“Going Down Swinging,” Part 2 - Rich, Dad Poor Dad, My Dad

(The writing slowed down a bit, since as I told you last time, it now appears that we’re building a chapter in the book - I’m so full of ideas, it may be several chapters in a section. Anyway, this topic is at the heart of why I am writing Platinum Living. I’ve been doing some soul searching in this area, and the book Rich Dad, Poor Dad came to mind, which got me thinking about my own Dad - So I wrote this as a continuation of “Going Down Swinging.")

About ten years ago, there was a best selling book entitled Rich Dad, Poor Dad, by Robert Kiyosaki. I do not particularly recommend it because I believe that Kiyosaki’s financial advice is not very balanced, leaning very heavily to real estate and heaping excessive, though on occasion justifiable, criticism at some very good financial strategies and products. But I’m going to share with you what I consider the best part. The author, Robert Kiyosaki, had two paternal influences in his life, his real father and the father of one of his friends.

His real father was “poor Dad,” a professor, a very intelligent man, who was very conservative, financially and otherwise. “Rich Dad” was a businessman who was not afraid to take a risk or “think outside the box.” Kiyosaki does a good job comparing and contrasting these approaches, which might make his book a good library pickup, but I’ll bet you already know several ‘rich Dads” and “poor Dads” in your own life.

In my case, my father was very much a “poor Dad.” He was brought up on Cape Cod, and raised by a single mother who worked as a night telephone operator to put money on the table for her five children He got a job with the post office around 1940 (which kept him out of World War 2), and held it for the necessary thirty years to earn a livable retirement

Dad’s world view was that life was all about being connected. I remember him telling my older brother, night after night at the dinner table, “It’s not what you know, it’s who you know.” My brother applied to college anyway, and to Dad’s shock, got into the University of Notre Dame as an engineering major. Then my other brother got in, and then I did. I know he was proud of us, primarily because Mom later told us so, but I honestly don’t think he knew what to make of his kids taking risks and having some successes.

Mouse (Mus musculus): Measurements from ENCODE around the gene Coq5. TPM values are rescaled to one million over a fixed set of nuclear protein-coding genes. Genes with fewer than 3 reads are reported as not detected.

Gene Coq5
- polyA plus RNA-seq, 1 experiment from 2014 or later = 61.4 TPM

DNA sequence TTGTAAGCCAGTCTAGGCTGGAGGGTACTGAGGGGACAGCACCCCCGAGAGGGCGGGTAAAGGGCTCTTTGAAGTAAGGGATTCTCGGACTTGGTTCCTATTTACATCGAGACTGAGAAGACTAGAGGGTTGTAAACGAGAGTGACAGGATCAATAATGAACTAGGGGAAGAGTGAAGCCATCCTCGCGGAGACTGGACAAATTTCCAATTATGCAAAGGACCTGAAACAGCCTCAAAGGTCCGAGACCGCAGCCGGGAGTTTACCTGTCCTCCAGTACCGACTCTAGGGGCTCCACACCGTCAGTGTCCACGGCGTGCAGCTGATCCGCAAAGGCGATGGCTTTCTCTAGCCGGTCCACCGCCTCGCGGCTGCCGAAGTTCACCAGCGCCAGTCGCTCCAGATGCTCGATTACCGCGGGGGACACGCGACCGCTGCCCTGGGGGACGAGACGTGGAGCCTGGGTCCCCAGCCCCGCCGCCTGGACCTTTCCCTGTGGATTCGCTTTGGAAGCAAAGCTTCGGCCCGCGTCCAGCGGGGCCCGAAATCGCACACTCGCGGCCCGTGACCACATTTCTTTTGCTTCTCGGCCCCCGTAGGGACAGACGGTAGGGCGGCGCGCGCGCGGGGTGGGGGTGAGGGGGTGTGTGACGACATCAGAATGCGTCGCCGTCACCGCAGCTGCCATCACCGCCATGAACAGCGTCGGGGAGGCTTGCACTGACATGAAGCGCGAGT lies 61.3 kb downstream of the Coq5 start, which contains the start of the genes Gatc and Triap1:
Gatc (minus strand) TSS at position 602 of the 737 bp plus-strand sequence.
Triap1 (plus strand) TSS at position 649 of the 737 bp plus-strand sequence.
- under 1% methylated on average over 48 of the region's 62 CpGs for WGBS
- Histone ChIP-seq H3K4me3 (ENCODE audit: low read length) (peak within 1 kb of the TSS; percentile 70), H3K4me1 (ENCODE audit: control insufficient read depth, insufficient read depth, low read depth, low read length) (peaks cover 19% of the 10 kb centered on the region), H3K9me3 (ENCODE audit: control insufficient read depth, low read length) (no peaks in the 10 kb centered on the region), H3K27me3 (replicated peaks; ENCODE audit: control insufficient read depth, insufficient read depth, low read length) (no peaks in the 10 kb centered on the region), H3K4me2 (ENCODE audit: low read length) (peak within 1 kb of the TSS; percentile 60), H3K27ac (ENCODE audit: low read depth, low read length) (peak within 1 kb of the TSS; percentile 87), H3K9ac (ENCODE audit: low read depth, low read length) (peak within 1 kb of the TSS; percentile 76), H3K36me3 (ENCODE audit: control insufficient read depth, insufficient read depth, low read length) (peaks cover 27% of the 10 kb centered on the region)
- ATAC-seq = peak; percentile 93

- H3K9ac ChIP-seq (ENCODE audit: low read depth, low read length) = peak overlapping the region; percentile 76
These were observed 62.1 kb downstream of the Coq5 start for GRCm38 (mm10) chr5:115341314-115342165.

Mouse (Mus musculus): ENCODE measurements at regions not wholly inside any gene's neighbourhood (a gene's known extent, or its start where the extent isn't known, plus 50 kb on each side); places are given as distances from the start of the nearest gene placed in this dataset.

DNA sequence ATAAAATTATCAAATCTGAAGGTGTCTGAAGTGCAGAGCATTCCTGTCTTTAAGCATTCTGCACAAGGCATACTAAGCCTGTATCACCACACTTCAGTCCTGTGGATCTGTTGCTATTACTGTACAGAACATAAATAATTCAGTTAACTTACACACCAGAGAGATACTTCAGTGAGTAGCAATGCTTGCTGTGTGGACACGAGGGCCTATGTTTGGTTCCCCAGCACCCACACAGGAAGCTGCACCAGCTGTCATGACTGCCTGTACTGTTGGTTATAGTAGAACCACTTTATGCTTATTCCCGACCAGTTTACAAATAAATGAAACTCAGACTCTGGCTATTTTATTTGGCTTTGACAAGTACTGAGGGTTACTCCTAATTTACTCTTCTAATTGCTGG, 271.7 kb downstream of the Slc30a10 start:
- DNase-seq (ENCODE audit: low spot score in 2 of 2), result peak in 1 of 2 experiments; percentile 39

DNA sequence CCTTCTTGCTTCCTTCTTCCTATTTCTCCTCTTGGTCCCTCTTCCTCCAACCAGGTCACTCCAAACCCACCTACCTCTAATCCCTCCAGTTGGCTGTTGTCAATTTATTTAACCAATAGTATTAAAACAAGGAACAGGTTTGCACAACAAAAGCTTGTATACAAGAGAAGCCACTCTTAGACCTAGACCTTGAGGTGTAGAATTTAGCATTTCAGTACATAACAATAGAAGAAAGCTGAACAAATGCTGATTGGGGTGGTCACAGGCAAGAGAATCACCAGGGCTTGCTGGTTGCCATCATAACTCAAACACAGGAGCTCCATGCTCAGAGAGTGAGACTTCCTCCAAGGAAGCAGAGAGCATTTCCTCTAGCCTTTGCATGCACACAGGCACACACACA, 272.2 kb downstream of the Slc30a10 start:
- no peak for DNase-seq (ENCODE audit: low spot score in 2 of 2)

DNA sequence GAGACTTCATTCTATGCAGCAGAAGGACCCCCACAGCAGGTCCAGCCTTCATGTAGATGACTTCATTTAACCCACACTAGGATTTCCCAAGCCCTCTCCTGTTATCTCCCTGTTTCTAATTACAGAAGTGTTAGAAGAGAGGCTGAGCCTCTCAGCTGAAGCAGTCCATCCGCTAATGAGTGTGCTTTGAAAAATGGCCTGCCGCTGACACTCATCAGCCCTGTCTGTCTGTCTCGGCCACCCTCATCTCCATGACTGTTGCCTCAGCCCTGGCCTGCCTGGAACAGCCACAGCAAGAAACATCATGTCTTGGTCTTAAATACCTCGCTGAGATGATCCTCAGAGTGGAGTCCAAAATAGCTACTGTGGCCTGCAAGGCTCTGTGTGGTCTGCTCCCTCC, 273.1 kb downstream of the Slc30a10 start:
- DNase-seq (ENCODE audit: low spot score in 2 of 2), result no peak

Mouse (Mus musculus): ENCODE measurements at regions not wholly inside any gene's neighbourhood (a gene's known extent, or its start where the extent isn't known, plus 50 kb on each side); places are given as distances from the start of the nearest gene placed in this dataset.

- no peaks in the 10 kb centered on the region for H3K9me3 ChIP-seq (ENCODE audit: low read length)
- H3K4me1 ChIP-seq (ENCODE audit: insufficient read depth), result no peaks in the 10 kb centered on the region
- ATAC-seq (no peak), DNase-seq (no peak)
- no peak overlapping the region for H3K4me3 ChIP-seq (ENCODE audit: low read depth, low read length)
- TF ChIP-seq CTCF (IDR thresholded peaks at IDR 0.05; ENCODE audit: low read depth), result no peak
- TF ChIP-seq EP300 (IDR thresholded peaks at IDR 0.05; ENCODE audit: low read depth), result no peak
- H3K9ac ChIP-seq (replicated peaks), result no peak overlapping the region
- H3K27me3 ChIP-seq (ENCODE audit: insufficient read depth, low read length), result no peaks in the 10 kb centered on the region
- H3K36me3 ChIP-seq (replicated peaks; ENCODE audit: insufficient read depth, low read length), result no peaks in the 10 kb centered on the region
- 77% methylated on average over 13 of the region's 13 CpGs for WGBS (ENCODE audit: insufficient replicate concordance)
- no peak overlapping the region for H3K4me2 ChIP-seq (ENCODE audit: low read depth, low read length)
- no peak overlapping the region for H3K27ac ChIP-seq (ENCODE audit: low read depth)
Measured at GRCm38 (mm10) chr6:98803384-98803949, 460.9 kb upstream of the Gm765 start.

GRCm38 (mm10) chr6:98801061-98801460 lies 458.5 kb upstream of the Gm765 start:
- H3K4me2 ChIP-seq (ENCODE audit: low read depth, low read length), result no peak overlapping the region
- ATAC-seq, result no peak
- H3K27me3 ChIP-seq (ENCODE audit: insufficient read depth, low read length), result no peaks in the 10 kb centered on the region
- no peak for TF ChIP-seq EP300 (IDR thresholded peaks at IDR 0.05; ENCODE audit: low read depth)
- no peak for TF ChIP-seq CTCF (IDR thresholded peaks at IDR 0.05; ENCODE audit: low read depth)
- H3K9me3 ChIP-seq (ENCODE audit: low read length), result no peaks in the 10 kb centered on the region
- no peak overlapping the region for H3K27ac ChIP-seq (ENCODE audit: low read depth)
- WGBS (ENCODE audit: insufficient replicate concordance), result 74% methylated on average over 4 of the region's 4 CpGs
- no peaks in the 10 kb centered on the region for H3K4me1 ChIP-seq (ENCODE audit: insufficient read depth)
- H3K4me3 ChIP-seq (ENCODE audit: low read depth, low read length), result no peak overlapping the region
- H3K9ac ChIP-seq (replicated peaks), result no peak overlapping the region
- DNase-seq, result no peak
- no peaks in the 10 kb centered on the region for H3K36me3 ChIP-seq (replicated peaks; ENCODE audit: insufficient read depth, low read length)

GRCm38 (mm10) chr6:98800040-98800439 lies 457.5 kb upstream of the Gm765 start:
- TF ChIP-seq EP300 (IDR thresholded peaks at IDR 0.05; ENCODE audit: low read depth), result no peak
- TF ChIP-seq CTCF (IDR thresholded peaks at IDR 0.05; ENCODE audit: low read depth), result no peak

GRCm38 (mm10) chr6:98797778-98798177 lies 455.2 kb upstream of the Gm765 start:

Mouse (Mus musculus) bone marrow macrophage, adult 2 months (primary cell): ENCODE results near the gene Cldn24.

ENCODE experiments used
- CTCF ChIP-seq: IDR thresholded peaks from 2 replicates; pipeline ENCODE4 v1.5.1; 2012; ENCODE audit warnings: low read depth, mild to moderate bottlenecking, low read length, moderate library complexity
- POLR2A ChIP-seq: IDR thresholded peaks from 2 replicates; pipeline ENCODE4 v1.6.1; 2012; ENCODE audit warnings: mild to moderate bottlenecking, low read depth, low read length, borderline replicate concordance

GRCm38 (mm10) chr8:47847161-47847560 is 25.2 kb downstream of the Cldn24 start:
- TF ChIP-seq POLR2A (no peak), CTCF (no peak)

Dad was a true Cape Codder with “sand in his shoes,” as the local expression goes. He hated going “off Cape.” When my grandfather died, Dad agreed to go to Boston and "take over," along with my Uncle, the running of the family hardware store. This was a big opportunity at that time. I was going into my senior year of high school, and didn’t relish the thought of moving (I had already been dating my wife Melanie for 3-4 years at that point), but as it turned out, I didn't have to move. Dad lasted three weeks in the Boston area. He hated it, and turned the store over to my Uncle.

Dad discovered in his late 50s that he actually did like to travel. He and Mom went to Bermuda a couple of times with friends, and he really enjoyed it. But he had been a heavy smoker and fairly heavy drinker for all of his life, and the resulting lung and liver problems caught up to him in his early 60s. The last time I saw him before he died, he said to me, “I’ve got nobody to blame but myself.”

It makes me sad to even write out those words over thirty years later. As it has been said:

“Of all the words of tongue and pen, the saddest are these – It might have been.”

In my next installment, I'm going to do my level best to help us all avoid ever having to think or say anything like that at the end of our lives


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